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New Help to Buy (Scotland) scheme, helping homebuyers and homebuilders

The Help To Buy (Scotland) scheme, which provides a financial incentive to buyers of a new build house, has now been launched.

Help To Buy (Scotland) follows the successful launch in April by Chancellor George Osborne in England and Wales of the Help To Buy scheme. The English scheme has proved to be very popular, both with housebuilders who have agreed to participate in the scheme and with buyers who receive financial support through the scheme in order to purchase a new house.

Earlier this year the Treasury made the funds available to the Scottish Government for a similar scheme and the scheme was launched today with Scottish Government announcing that they will allocate £220 million over the next 3 years.

The essential characteristics of the Help to Buy (Scotland) scheme are:-

  • The scheme will operate from its launch until 31 March 2015. Any housebuilder who will have new houses for sale in Scotland during that time is eligible to participate.
  • The scheme is designed to support homebuyers who would otherwise not be able to afford to purchase their preferred new home. Qualifying purchasers, once their financial circumstances are assessed, are eligible to receive financial support from Scottish Government of between 10% and 20% of the asking price for a new house of their choice, provided it is being sold by a participating builder.
  • The scheme operates on a shared equity basis, in a similar way to existing Scottish Government schemes under the Low-cost Initiative for First-Time buyers (LIFT). In essence, the purchaser agrees to buy a new house from a builder in the usual way. The purchaser takes out a mortgage based upon what they can afford to borrow and repay. The purchaser may also have to pay a deposit of up to 5% of the purchase price of the house, depending upon the requirements of their mortgage provider. The gap between the purchase price of the house and the amount of the purchaser's mortgage and deposit is then funded by Scottish Government (within the range of 10% to 20% of the price). The purchaser acquires full title to the house at the point of completion, but grants a standard security over the title to the house in favour of Scottish Ministers to secure Scottish Ministers' retained "equity stake". This standard security ranks behind the primary lender's security over the property.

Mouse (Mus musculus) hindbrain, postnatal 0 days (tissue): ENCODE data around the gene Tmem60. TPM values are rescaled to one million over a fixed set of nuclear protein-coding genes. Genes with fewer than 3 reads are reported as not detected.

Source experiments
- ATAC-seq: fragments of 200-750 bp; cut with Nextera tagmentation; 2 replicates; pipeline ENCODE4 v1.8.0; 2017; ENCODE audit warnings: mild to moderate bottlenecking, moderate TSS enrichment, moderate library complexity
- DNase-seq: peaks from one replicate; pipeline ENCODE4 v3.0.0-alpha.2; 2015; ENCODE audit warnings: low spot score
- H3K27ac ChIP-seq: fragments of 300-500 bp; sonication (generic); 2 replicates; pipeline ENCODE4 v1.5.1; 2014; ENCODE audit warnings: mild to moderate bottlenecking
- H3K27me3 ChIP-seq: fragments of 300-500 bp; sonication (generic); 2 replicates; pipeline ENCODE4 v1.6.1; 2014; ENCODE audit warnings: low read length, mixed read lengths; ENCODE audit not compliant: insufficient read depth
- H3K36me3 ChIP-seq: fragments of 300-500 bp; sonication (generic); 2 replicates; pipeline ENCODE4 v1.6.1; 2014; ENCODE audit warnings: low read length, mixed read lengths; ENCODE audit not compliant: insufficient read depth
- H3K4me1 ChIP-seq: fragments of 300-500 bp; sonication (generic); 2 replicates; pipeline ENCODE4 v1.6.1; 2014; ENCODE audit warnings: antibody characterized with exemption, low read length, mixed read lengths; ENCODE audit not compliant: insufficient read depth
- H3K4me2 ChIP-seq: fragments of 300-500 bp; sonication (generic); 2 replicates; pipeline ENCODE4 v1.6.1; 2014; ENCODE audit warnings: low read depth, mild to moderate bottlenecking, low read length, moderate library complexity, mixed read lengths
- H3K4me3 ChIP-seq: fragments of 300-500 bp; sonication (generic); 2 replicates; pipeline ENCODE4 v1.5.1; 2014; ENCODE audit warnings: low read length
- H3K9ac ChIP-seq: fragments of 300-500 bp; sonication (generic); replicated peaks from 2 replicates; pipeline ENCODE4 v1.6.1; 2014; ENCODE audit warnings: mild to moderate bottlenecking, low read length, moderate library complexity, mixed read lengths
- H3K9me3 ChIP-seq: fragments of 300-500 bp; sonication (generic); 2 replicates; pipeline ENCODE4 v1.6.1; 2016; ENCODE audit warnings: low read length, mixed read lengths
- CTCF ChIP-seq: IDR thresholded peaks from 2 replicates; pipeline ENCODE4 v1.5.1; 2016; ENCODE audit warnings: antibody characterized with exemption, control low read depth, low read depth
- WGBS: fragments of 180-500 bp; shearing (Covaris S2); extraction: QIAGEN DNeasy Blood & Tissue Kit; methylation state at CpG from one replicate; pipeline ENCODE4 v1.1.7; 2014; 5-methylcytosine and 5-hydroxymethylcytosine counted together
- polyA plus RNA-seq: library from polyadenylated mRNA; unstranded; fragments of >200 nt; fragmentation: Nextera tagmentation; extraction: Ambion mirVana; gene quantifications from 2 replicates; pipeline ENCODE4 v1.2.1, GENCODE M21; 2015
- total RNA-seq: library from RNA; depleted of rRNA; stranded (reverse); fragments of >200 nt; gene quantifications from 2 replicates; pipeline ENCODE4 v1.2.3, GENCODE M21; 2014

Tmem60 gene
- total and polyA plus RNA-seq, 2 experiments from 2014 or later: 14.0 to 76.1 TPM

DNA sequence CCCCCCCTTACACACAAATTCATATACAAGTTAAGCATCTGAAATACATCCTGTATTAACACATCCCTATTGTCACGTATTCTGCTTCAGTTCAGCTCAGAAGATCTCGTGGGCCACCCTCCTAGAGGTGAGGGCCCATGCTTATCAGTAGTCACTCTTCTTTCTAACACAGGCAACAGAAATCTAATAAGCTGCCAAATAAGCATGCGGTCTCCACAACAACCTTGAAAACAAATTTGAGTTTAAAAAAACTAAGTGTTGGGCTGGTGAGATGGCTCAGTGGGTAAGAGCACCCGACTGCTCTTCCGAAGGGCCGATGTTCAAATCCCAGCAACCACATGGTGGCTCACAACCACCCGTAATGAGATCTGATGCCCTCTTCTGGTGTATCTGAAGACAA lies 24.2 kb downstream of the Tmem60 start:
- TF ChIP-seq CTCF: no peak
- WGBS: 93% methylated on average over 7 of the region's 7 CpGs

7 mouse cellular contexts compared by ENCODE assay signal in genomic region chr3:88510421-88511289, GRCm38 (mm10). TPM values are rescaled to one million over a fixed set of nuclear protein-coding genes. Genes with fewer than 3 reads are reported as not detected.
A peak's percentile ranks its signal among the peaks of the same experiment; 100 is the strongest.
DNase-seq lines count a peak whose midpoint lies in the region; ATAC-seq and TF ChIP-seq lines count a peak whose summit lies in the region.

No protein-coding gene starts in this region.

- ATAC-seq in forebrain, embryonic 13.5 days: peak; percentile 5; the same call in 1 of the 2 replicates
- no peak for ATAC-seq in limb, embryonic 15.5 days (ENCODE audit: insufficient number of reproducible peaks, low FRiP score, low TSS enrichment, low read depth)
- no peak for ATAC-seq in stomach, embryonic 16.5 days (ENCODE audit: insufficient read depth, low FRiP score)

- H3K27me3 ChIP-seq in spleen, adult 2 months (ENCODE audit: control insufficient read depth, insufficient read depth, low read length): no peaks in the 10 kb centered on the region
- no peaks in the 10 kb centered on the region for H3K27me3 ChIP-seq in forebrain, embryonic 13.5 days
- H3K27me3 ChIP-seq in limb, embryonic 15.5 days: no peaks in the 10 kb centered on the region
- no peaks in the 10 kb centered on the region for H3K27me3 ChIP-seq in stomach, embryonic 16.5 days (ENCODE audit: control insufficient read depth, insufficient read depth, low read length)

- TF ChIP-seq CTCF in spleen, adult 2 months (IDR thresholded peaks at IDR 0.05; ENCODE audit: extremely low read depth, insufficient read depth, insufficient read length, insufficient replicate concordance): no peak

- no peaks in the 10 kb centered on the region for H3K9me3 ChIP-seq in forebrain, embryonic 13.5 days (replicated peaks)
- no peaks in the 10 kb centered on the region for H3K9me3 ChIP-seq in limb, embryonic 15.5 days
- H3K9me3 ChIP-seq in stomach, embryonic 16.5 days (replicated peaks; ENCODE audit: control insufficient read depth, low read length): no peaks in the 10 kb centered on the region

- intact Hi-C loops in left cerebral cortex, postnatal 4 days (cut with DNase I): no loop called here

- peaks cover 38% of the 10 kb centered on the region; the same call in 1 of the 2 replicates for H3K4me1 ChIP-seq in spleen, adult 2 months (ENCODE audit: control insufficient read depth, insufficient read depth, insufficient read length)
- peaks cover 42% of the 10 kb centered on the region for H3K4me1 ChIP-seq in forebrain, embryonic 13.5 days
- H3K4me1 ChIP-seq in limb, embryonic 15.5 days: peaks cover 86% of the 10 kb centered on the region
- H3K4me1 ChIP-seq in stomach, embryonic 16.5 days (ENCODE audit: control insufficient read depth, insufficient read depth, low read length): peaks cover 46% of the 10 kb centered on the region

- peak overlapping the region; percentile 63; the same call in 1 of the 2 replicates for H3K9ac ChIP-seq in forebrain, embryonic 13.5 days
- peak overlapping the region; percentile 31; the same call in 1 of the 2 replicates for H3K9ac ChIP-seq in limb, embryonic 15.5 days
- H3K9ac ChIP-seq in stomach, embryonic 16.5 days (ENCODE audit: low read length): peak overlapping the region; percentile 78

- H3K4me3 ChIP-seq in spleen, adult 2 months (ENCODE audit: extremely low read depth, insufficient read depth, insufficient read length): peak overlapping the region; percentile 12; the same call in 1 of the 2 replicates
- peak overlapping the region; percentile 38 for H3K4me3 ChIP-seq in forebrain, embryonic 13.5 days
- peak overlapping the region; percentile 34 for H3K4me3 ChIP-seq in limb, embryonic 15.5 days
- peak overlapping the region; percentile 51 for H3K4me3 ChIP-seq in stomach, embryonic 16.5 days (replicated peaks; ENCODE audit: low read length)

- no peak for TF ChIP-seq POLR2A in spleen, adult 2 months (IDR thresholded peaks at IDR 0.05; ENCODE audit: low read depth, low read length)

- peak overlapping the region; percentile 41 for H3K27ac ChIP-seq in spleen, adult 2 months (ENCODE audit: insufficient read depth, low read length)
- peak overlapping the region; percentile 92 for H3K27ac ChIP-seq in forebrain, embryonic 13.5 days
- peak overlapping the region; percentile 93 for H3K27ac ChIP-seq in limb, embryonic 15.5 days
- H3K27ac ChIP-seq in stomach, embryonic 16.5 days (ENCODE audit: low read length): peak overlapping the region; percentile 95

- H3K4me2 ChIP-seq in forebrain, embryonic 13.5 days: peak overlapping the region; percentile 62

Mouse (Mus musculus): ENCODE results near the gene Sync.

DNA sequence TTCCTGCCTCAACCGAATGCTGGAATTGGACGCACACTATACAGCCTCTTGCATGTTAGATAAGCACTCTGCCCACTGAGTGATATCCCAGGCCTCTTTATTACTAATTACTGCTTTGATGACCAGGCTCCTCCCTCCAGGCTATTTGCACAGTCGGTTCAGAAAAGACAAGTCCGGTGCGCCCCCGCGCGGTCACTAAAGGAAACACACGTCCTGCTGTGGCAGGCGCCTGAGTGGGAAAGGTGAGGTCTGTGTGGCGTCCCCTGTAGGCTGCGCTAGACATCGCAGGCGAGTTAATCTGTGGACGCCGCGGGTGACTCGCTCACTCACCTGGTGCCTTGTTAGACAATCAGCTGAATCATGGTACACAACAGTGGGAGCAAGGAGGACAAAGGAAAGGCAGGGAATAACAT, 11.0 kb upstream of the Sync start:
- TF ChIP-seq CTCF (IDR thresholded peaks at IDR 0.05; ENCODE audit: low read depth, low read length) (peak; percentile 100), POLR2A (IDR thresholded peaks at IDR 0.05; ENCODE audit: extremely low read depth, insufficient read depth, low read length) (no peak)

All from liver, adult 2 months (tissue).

• Shared equity owners can "buy out" Scottish Government's equity stake over time and while they are encouraged to do so, they are not obligated to do so within in any set timescale. Unlike the English scheme, which charges owners interest on the "equity loan" after five years in order to encourage owners to acquire 100% of the equity within their house, no interest will be charged by Scottish Government under Help to Buy (Scotland).
  • The sale price charged by the housebuilder will be the open market value of the house (subject to this being supported by an independent valuation). The housebuilder is not required to reduce the price or subsidise the sale. The maximum sale price permitted by Help to Buy (Scotland) will be £400,000 (which contrasts with a maximum permitted sale price in England of £600,000).
  • Eligible properties must be newly-built or newly converted. Second-hand properties are not covered by the scheme nor will part-exchange arrangements be eligible.
  • Eligible purchasers must not already own a property, or must have sold an existing property before buying a new house with support from the Scheme. Purchasers must also reside in the house themselves and so Buy to Let landlords cannot take advantage of the scheme. Unlike existing Scottish Government LIFT schemes, which are expressly targeted at first time buyers, Help to Buy (Scotland) is open to so called "second steppers" – people who already own a property which they are looking to sell in order to move up the housing ladder.

There are clear benefits to housebuilders in choosing to participate in the Help to Buy (Scotland) scheme. Unless the builder focuses on the higher end of the residential market (in which case their sale prices may exceed the maximum price permitted by the scheme), participation means accessing a significantly wider pool of prospective purchasers who are able to afford to pay the asking price, with the builder receiving the whole of the asking price at the point of sale. There is therefore a quick return on capital for the builder, with no need to leave any money tied up in a house (which can be the case with the new supply shared equity for developers LIFT scheme, or the MI New Home Mortgage Indemnity Scheme).

For those individuals who qualify for support, the benefits are also clear – a house which suits someone's needs and which would previously have been unaffordable may now be within that person's reach, without the person having to save up a significant deposit in order to qualify for a mortgage, or to borrow from family members. Purchasers will also have access to a wide choice of house, since any new houses built by participating builders across Scotland can be bought with support from the scheme.

While the scheme has a set life span (and a limit to the budget), if it does attract a similar level of interest to the English scheme it should serve to underpin the new building residential market and support property values, giving confidence to builders to develop out sites, and assisting many people to better meet their own housing needs.

To find out more about the scheme and how Harper Macleod may be able to assist, please contact Derek Hogg, Partner on 0141 227 9297 or derek.hogg@harpermacleod.co.uk.